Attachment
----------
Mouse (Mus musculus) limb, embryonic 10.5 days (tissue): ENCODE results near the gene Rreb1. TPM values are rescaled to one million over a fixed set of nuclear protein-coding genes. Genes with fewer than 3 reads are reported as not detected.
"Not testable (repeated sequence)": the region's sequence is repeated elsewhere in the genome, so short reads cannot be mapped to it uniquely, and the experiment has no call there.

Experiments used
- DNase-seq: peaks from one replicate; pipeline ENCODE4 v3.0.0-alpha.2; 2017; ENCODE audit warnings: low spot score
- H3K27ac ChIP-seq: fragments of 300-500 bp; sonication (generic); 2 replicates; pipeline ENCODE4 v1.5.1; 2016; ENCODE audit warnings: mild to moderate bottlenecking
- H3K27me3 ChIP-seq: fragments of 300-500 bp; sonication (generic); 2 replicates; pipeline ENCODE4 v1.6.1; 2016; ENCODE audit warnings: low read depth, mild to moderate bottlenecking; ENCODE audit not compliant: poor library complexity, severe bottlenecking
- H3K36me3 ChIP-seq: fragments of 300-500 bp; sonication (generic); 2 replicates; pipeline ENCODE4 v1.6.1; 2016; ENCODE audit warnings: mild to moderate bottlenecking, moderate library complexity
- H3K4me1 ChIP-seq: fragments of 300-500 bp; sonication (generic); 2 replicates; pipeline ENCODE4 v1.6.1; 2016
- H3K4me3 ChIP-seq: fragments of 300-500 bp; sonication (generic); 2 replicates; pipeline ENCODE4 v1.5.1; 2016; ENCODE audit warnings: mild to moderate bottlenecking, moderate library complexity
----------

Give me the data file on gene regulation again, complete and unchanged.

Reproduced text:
Mouse (Mus musculus) limb, embryonic 10.5 days (tissue): ENCODE results near the gene Rreb1. TPM values are rescaled to one million over a fixed set of nuclear protein-coding genes. Genes with fewer than 3 reads are reported as not detected.
"Not testable (repeated sequence)": the region's sequence is repeated elsewhere in the genome, so short reads cannot be mapped to it uniquely, and the experiment has no call there.

Experiments used
- DNase-seq: peaks from one replicate; pipeline ENCODE4 v3.0.0-alpha.2; 2017; ENCODE audit warnings: low spot score
- H3K27ac ChIP-seq: fragments of 300-500 bp; sonication (generic); 2 replicates; pipeline ENCODE4 v1.5.1; 2016; ENCODE audit warnings: mild to moderate bottlenecking
- H3K27me3 ChIP-seq: fragments of 300-500 bp; sonication (generic); 2 replicates; pipeline ENCODE4 v1.6.1; 2016; ENCODE audit warnings: low read depth, mild to moderate bottlenecking; ENCODE audit not compliant: poor library complexity, severe bottlenecking
- H3K36me3 ChIP-seq: fragments of 300-500 bp; sonication (generic); 2 replicates; pipeline ENCODE4 v1.6.1; 2016; ENCODE audit warnings: mild to moderate bottlenecking, moderate library complexity
- H3K4me1 ChIP-seq: fragments of 300-500 bp; sonication (generic); 2 replicates; pipeline ENCODE4 v1.6.1; 2016
- H3K4me3 ChIP-seq: fragments of 300-500 bp; sonication (generic); 2 replicates; pipeline ENCODE4 v1.5.1; 2016; ENCODE audit warnings: mild to moderate bottlenecking, moderate library complexity